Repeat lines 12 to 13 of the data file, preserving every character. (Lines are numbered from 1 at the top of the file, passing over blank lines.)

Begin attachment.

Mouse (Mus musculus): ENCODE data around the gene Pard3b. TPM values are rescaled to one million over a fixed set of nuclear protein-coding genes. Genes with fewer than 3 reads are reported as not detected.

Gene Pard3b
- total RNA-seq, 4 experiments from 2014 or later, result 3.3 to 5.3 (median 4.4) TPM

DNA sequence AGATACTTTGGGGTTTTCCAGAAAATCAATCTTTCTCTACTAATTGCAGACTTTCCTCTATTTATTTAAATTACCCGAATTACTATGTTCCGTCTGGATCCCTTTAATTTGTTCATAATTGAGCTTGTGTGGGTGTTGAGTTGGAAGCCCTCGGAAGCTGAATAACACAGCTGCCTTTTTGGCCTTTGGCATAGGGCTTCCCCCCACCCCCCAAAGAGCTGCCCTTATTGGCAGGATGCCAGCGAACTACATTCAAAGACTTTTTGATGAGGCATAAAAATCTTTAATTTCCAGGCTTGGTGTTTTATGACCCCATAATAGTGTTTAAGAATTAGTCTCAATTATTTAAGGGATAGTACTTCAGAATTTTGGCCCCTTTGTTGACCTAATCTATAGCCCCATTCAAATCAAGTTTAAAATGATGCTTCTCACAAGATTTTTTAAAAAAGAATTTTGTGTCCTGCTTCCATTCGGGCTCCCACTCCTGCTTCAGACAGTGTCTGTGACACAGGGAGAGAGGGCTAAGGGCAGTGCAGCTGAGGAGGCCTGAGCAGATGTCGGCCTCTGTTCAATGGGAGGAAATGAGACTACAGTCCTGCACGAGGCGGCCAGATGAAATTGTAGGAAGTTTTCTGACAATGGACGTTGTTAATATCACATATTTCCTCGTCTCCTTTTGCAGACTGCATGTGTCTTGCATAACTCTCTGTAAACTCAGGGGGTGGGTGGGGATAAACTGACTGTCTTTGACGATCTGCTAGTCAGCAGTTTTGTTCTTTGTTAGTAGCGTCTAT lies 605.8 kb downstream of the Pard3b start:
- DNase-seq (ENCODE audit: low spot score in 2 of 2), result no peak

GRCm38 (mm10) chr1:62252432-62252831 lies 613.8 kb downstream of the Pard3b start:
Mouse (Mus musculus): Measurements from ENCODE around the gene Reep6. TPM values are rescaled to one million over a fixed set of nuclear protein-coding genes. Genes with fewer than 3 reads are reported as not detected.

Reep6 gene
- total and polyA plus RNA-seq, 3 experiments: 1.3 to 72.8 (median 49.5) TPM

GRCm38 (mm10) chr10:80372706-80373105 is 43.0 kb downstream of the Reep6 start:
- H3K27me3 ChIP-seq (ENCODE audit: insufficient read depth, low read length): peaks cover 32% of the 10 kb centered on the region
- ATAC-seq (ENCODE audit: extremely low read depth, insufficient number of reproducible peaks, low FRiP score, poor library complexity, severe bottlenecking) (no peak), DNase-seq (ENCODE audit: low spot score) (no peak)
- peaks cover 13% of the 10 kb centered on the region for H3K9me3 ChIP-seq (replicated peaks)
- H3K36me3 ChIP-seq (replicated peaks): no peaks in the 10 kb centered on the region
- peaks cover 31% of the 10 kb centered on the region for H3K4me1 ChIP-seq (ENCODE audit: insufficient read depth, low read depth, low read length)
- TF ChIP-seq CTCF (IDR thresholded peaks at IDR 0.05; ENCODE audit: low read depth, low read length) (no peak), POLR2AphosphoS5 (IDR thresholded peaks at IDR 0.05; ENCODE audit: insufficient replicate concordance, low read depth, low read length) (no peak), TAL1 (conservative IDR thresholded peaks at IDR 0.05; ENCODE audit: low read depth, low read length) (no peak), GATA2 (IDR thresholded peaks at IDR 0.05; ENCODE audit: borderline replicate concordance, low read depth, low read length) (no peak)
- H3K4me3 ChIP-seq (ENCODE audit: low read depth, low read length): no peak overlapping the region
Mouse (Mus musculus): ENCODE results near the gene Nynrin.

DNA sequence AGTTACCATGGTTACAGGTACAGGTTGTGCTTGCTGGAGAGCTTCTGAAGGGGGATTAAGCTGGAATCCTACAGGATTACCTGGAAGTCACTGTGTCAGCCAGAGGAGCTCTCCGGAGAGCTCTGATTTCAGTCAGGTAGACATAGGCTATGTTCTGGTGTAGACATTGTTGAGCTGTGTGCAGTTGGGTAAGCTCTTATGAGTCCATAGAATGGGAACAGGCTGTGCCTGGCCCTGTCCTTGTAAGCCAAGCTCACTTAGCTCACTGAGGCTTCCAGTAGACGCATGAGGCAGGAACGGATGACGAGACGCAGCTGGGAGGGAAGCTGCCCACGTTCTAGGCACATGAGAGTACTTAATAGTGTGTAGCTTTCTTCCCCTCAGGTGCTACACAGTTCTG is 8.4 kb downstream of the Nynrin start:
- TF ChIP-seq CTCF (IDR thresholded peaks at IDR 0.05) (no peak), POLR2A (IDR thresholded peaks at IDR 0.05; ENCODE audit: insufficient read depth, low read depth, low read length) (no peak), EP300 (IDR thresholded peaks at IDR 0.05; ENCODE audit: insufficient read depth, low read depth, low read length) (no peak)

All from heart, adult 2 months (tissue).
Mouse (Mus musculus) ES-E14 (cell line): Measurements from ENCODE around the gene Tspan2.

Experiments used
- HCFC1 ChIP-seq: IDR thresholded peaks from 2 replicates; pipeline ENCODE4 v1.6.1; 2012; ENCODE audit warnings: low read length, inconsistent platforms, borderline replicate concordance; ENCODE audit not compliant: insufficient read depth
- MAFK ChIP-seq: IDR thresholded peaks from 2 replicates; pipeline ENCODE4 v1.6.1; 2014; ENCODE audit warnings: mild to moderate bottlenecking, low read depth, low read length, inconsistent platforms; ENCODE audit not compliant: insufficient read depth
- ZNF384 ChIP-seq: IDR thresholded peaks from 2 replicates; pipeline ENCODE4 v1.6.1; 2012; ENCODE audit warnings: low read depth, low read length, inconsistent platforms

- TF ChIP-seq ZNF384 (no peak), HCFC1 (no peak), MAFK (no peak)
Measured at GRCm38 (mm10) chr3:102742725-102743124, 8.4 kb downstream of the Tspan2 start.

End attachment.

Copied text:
- ATAC-seq (ENCODE audit: extremely low read depth, insufficient number of reproducible peaks, low FRiP score, poor library complexity, severe bottlenecking) (no peak), DNase-seq (ENCODE audit: low spot score) (no peak)
- peaks cover 13% of the 10 kb centered on the region for H3K9me3 ChIP-seq (replicated peaks)